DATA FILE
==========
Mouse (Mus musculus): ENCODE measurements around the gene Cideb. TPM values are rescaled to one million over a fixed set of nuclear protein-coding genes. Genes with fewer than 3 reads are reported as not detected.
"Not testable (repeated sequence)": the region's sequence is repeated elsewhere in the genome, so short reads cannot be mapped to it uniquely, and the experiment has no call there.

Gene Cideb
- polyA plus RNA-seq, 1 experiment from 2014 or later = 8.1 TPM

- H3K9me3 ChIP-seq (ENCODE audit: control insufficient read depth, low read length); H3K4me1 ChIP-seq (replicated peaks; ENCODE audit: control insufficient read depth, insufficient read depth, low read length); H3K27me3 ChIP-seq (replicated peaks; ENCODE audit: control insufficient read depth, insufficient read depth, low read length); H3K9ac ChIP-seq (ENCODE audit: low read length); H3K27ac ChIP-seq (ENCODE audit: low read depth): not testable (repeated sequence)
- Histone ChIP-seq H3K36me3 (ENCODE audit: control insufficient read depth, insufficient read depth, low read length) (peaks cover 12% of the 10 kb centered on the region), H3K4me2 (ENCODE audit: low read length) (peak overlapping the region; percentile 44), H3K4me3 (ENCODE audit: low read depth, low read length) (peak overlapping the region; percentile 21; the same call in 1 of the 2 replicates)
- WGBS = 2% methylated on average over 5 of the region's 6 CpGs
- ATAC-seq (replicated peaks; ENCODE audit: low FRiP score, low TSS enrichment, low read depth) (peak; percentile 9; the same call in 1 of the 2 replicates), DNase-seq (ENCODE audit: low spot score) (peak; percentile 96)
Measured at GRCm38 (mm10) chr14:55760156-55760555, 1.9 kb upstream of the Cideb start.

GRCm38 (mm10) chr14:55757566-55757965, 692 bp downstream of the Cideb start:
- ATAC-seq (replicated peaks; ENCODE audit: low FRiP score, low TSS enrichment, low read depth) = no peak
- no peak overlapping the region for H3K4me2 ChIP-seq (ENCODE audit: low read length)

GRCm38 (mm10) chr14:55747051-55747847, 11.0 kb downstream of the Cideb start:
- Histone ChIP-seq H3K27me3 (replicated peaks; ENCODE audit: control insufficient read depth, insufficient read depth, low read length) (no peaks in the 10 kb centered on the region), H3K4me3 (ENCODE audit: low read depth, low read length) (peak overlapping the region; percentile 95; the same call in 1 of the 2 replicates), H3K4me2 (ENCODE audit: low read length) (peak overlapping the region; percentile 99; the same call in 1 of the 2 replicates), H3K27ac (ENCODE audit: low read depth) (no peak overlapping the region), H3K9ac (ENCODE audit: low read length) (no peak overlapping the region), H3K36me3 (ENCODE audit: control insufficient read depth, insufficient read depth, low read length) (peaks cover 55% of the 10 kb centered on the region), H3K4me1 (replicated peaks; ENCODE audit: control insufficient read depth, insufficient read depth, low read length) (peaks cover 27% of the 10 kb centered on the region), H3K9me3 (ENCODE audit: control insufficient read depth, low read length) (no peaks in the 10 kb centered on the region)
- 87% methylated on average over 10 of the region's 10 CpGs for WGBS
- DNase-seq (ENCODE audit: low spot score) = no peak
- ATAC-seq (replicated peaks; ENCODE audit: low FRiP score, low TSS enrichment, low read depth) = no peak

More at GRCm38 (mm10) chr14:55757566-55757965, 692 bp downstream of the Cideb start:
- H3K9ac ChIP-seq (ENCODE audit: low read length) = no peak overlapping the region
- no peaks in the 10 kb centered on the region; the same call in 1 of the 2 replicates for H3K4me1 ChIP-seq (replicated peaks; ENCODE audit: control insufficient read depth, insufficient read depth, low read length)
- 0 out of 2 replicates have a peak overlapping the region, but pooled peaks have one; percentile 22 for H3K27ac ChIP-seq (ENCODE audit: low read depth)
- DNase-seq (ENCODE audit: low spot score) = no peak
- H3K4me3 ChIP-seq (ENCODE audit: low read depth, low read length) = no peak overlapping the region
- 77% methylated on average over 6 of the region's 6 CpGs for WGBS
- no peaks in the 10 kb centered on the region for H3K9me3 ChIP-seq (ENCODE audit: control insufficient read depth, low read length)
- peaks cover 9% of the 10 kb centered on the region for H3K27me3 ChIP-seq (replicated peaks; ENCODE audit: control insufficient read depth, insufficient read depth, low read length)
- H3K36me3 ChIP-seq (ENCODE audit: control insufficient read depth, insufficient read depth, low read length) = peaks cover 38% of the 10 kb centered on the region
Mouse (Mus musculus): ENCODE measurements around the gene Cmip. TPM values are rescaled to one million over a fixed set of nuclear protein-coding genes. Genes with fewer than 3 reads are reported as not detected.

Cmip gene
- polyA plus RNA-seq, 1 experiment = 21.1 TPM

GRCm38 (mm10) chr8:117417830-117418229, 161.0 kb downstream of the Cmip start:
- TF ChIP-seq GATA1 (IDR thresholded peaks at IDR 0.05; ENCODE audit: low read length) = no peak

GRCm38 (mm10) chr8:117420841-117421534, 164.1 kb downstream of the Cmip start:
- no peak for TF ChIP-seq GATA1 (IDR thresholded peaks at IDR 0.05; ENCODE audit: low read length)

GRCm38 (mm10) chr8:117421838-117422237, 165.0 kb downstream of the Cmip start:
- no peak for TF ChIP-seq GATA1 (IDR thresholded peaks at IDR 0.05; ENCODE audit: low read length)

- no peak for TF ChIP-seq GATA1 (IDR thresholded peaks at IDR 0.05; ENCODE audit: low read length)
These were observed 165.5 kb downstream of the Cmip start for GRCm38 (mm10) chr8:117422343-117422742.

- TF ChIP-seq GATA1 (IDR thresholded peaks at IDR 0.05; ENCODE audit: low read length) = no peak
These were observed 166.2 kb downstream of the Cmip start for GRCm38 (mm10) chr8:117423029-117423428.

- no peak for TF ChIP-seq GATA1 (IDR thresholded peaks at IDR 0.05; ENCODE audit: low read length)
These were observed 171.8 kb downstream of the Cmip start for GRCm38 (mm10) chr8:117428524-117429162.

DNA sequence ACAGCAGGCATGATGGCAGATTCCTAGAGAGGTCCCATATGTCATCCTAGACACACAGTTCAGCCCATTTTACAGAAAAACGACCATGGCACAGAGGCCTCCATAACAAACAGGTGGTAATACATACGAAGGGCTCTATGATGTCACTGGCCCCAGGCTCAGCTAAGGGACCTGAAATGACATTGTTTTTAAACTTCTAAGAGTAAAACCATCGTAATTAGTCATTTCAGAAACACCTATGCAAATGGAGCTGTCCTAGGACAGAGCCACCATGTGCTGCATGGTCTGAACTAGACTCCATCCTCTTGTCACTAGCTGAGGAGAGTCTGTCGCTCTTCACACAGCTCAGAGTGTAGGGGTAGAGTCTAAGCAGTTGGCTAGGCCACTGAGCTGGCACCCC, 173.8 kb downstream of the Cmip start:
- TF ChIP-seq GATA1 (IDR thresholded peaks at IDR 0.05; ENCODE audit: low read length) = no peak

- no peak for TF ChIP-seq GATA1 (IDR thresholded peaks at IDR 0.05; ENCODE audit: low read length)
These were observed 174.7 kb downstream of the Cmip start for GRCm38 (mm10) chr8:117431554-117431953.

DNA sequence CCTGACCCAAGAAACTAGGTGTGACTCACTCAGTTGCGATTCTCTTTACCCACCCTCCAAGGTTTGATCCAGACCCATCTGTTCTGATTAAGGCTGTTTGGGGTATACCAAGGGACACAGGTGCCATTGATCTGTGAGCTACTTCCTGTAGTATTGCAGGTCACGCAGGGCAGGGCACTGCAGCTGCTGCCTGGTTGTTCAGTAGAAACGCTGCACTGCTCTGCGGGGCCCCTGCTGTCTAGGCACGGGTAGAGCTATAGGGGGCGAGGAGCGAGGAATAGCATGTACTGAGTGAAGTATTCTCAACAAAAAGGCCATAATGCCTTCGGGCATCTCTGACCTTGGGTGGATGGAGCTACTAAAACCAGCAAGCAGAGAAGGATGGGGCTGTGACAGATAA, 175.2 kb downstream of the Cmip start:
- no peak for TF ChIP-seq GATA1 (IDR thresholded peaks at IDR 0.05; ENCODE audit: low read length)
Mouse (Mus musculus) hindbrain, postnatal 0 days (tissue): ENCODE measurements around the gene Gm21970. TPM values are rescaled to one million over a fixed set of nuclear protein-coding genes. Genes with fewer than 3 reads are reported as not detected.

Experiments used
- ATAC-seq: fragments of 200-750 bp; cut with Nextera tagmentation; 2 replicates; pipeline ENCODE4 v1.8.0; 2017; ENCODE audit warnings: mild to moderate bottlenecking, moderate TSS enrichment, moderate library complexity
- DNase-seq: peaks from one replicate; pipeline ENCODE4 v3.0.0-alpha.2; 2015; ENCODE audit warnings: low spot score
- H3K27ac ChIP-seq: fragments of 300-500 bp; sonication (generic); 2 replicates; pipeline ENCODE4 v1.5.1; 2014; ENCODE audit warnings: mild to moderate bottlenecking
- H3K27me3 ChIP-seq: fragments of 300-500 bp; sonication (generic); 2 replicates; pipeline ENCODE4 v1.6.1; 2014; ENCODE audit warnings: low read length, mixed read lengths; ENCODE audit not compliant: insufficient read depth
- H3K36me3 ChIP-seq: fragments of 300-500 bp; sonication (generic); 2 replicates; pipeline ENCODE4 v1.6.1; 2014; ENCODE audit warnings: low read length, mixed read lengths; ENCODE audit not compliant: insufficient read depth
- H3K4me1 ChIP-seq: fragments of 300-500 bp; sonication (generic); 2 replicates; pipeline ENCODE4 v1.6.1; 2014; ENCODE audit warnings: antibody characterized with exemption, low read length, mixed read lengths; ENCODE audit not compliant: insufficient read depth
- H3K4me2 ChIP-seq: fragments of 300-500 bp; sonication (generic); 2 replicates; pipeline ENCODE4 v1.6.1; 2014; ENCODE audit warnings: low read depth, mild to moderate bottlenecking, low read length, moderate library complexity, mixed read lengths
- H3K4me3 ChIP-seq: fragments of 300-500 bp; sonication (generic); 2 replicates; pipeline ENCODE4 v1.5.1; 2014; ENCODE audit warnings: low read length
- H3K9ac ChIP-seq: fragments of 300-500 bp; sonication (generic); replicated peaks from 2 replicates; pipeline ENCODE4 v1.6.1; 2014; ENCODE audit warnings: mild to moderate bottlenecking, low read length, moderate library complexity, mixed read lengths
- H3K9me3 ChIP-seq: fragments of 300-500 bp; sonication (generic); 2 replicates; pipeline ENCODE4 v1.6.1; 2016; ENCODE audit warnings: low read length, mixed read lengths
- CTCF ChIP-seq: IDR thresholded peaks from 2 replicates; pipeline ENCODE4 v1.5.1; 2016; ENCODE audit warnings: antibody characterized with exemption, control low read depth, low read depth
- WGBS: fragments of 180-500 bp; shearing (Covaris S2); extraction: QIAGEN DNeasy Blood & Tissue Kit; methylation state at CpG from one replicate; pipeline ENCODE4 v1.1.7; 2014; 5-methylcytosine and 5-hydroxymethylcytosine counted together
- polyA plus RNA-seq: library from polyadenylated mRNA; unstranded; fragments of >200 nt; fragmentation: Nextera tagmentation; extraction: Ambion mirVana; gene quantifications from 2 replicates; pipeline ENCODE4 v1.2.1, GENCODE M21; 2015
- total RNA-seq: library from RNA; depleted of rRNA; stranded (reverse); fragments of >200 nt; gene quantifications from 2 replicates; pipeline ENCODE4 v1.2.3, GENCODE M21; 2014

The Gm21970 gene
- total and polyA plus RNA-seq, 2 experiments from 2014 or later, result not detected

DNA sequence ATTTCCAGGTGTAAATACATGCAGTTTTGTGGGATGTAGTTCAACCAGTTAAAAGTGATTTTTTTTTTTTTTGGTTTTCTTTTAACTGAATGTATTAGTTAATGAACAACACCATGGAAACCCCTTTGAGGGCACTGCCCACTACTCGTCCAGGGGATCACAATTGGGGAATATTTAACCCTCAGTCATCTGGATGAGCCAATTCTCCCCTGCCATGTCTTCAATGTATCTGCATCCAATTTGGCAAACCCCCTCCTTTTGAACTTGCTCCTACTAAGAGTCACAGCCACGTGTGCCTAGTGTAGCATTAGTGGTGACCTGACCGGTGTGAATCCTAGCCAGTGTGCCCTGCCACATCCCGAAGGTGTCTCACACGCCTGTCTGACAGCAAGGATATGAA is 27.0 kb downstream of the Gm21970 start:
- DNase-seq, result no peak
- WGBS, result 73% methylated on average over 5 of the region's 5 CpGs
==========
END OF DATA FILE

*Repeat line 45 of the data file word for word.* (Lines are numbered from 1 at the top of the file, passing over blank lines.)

- no peak for TF ChIP-seq GATA1 (IDR thresholded peaks at IDR 0.05; ENCODE audit: low read length)